.....Advertisement.....
.....Advertisement.....

Features

  • TELL CITY - Tears mingled with gently falling raindrops July 31 as family, friends and co-workers dedicated a courthouse memorial to two public servants.


    Doris Davis and Kenny Blinzinger lost battles to cancer in 2009. Davis was serving as county clerk while Blinzinger worked for more than 30 years as a sheriff's deputy.

  • More than 250 descendants of a pioneering Perry County couple returned to their family's Oil Township roots Saturday and Sunday for the 100th Esarey Family Reunion. The event also marked the 200th anniversary of Jonathan Davis Esarey's migration from Kentucky to land in what would become Perry County. Weekend events were held at the Schergens Center in Tell City and Branchville Conservation Club, with family members proudly wearing Esarey hats and shirts. There were even Esarey buttons.

  • TELL CITY - Many long-time residents in the 10th and Jefferson streets area of Tell City remember hearing the bells of Evangelical United Church of Christ play many years ago.

    After being silenced for decades, the bells, which are thought to have been installed in the 1950s from money left to the church by the Erna Coldeway estate, are once again played two times a day and enjoyed by many area residents. Miss Coldeway was a lifelong member of the church.

  • Lilly Burden's hands are worn, but her heart beats with the determination of a woman decades younger. Her heart is in remarkably good shape after open-heart surgery last year. Burden, who was 92 at the time, bounced back quickly and still works four days a week. That's right, Lilly holds down a job, contributes payroll taxes and wouldn't have it any other way.

    "I enjoy working, whether it's at my job or in my garden," she says, seated, hands folded on the kitchen table in her Girl Scout Road home.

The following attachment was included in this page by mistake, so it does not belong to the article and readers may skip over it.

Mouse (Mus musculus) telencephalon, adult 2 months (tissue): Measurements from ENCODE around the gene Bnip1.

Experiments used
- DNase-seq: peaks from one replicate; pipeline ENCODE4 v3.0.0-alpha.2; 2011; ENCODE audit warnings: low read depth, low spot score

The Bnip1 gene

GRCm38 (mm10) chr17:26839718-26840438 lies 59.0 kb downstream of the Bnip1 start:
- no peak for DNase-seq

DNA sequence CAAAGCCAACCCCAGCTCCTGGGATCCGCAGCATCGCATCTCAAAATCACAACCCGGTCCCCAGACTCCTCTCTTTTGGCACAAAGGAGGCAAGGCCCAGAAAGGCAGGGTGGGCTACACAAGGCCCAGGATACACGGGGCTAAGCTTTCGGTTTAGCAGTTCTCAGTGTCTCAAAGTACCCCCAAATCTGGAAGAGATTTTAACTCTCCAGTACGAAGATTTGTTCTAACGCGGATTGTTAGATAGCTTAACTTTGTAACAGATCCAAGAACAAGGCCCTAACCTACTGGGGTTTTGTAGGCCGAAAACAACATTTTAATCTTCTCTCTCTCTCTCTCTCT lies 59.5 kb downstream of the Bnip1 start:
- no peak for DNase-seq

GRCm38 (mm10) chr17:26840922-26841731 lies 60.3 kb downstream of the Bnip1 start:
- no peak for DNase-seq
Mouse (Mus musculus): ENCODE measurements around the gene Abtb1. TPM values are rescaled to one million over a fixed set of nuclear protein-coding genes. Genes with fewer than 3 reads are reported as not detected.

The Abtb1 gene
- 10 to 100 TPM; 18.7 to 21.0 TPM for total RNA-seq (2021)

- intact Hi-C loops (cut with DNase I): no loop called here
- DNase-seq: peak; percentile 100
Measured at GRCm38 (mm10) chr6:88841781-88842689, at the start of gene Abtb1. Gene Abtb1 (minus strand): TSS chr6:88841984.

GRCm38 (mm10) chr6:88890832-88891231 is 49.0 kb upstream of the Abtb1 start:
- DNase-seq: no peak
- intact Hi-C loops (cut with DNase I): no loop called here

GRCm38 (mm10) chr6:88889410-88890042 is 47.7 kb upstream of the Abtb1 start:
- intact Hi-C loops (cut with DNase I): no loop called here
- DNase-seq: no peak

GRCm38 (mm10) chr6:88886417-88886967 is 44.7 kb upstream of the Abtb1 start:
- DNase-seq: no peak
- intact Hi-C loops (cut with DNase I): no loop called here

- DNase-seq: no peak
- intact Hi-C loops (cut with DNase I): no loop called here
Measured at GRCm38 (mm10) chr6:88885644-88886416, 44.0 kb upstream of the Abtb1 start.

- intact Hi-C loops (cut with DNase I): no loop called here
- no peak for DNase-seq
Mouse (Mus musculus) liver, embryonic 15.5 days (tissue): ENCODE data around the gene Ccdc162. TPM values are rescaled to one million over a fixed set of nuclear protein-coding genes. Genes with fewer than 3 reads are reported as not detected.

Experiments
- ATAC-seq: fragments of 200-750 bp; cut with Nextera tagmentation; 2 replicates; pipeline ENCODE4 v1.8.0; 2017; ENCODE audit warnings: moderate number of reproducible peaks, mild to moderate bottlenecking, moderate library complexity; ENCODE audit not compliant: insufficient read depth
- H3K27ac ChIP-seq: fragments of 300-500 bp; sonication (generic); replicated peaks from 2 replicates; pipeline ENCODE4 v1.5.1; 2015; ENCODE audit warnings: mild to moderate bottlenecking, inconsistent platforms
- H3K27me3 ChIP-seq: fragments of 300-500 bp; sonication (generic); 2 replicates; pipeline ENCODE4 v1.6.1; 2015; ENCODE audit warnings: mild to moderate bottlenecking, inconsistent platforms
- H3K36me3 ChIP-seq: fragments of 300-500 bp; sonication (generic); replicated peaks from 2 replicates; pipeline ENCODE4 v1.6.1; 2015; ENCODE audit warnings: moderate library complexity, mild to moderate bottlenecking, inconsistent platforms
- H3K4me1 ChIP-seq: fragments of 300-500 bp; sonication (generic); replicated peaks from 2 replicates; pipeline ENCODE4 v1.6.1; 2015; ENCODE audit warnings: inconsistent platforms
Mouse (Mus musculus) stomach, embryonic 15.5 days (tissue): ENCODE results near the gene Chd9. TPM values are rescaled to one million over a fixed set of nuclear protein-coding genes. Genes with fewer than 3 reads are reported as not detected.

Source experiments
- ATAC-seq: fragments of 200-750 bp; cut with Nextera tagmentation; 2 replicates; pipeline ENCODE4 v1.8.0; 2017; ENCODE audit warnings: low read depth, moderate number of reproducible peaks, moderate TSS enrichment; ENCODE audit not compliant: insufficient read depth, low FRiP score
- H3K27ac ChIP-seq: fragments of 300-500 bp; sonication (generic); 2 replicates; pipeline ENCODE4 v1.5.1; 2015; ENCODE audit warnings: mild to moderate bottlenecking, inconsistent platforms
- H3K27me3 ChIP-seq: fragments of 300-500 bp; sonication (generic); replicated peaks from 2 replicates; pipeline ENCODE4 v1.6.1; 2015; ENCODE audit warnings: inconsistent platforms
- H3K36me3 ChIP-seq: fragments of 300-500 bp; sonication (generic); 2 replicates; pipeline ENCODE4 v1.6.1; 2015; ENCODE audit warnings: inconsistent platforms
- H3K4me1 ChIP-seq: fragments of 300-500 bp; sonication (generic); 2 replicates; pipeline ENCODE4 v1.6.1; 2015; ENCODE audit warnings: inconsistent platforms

• The News' Schweizer Fest scavenger hunt is back. This is one of 20 landmark photos appearing in the current print edition for people to identify in attempts to win a one-year subscription to The News. Pick up a copy to see the other photos and read the rules, then let us know how well you know Tell City. The deadline is 6 p.m. Thursday, Aug. 12. Happy hunting.

  • TELL CITY - Shasta Simpson had no intentions of driving three hours straight to Nashville late at night July 14. But to make it to Bridgestone Arena in downtown Nashville before 5 a.m., that's exactly what she would have to do. If she arrived after 5 a.m., she would not get a wristband and would not get a turn on stage in front of an American Idol producer.

    The only problem was trying to decide whether she wanted to go or not. The 24-year-old Tell City resident, who said she has always loved singing and music, wasn't sure if she wanted to go audition.

  • St. Augustine Catholic Church in Leopold's annual picnic Sunday meant fun for hundreds who enjoyed home-cooked dinners and tried their luck at bingo, a cake wheel, silent auction and quilt raffle. Summer brings several events at area churches and will be followed by autumn shooting matches and fall festivals. The events ensure busy days for congregation members, who keep alive a tradition of working side by side, just as they pray together each week.

  • TELL CITY - For the past 60 years, Dorothy "Dot" Kessner has been apart of 4-H as a leader and guide for the youth of Perry County. But her love and involvement of the association stretches back further than just 60 years.

  •  

     

  • TELL CITY - The Ohio River was critical in the development of Perry County and the United States as expansion headed westward.

    In addition, the river impacted the French and Indian War, the American Revolution in the West, the Lewis and Clark expedition, the Underground Railroad, the Civil War and the steamboat era.

    Area residents will have a chance to learn more about our area's ties to the river Thursday during an informational program given by author Rick Rhodes at the Tell City-Perry County Public Library.

  • LEOPOLD – This past semester the Perry Central economics classes competed in the state-wide Stock Market Game Simulation. Three teams finished 1-3 in the Evansville District among 289 teams competing. These three teams also finished second, fourth and 15th in the state out of 1,727 teams competing.